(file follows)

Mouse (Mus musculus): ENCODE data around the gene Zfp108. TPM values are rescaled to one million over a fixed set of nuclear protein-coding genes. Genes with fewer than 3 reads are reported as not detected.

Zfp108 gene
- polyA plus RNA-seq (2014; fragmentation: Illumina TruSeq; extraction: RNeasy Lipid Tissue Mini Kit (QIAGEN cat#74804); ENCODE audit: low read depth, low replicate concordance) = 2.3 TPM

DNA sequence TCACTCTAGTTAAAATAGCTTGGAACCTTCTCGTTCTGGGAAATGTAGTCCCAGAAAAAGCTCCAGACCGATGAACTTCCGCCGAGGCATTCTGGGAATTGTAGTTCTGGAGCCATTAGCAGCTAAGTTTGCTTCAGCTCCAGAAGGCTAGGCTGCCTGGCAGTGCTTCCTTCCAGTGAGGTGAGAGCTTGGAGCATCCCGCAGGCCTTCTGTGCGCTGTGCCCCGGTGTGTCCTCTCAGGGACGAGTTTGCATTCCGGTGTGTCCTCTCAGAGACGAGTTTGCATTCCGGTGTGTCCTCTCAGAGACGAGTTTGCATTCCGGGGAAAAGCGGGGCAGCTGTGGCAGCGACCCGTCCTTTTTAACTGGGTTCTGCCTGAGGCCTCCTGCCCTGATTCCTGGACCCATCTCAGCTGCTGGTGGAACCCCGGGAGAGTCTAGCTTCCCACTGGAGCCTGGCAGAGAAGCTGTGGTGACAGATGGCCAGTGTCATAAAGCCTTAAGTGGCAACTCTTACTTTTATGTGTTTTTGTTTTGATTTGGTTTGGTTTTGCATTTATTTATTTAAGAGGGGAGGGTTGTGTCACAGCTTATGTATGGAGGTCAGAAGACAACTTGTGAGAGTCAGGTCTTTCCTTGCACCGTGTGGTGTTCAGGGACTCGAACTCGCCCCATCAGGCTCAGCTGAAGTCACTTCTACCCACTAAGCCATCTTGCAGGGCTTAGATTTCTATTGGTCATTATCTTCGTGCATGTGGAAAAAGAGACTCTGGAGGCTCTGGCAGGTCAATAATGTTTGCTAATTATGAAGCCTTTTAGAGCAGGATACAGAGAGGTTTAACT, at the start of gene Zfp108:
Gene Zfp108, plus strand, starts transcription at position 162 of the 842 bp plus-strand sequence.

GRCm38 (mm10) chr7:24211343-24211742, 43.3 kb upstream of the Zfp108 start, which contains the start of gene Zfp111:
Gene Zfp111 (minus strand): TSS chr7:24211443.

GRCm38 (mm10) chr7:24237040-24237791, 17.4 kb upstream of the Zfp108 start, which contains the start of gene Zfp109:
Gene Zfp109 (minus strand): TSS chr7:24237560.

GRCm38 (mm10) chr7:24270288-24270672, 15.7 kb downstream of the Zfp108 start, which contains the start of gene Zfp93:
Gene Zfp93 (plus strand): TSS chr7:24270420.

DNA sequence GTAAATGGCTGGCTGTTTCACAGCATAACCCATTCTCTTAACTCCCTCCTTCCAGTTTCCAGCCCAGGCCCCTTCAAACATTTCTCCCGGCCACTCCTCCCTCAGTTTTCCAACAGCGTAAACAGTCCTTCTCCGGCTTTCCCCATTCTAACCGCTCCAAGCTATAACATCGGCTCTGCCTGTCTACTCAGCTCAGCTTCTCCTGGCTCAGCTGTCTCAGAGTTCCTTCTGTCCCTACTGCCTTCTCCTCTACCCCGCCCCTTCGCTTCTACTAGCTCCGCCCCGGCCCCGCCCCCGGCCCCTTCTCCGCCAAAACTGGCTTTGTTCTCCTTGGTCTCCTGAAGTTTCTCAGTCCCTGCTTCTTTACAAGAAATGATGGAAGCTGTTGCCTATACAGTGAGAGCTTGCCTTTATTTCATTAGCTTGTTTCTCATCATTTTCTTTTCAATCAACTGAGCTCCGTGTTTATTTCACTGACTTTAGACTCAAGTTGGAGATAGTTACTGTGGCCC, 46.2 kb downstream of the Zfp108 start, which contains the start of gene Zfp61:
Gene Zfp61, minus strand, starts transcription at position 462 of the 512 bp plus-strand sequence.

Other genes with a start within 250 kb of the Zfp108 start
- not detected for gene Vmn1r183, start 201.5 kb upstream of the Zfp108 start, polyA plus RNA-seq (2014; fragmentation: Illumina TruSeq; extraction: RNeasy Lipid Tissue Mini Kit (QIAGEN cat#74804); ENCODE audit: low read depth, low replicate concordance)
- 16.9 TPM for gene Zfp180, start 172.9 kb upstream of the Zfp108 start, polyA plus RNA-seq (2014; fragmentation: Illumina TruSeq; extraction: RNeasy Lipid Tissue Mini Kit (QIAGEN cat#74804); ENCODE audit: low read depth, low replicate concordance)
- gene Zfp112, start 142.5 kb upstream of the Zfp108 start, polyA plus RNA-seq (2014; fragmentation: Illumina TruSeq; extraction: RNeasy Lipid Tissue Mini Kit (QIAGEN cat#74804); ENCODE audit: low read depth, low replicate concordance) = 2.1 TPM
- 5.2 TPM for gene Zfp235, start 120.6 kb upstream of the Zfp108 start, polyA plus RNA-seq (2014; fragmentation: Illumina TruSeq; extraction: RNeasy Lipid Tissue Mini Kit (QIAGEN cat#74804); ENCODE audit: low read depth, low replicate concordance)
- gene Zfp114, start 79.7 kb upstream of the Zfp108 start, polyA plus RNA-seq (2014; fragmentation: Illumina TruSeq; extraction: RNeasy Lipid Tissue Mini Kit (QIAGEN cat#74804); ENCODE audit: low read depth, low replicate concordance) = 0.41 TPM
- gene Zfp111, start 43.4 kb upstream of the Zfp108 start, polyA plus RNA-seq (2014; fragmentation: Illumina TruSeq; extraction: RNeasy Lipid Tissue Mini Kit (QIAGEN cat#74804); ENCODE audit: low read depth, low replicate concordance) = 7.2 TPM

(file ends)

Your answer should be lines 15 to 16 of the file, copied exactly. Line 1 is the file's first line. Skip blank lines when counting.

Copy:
- not detected for gene Vmn1r183, start 201.5 kb upstream of the Zfp108 start, polyA plus RNA-seq (2014; fragmentation: Illumina TruSeq; extraction: RNeasy Lipid Tissue Mini Kit (QIAGEN cat#74804); ENCODE audit: low read depth, low replicate concordance)
- 16.9 TPM for gene Zfp180, start 172.9 kb upstream of the Zfp108 start, polyA plus RNA-seq (2014; fragmentation: Illumina TruSeq; extraction: RNeasy Lipid Tissue Mini Kit (QIAGEN cat#74804); ENCODE audit: low read depth, low replicate concordance)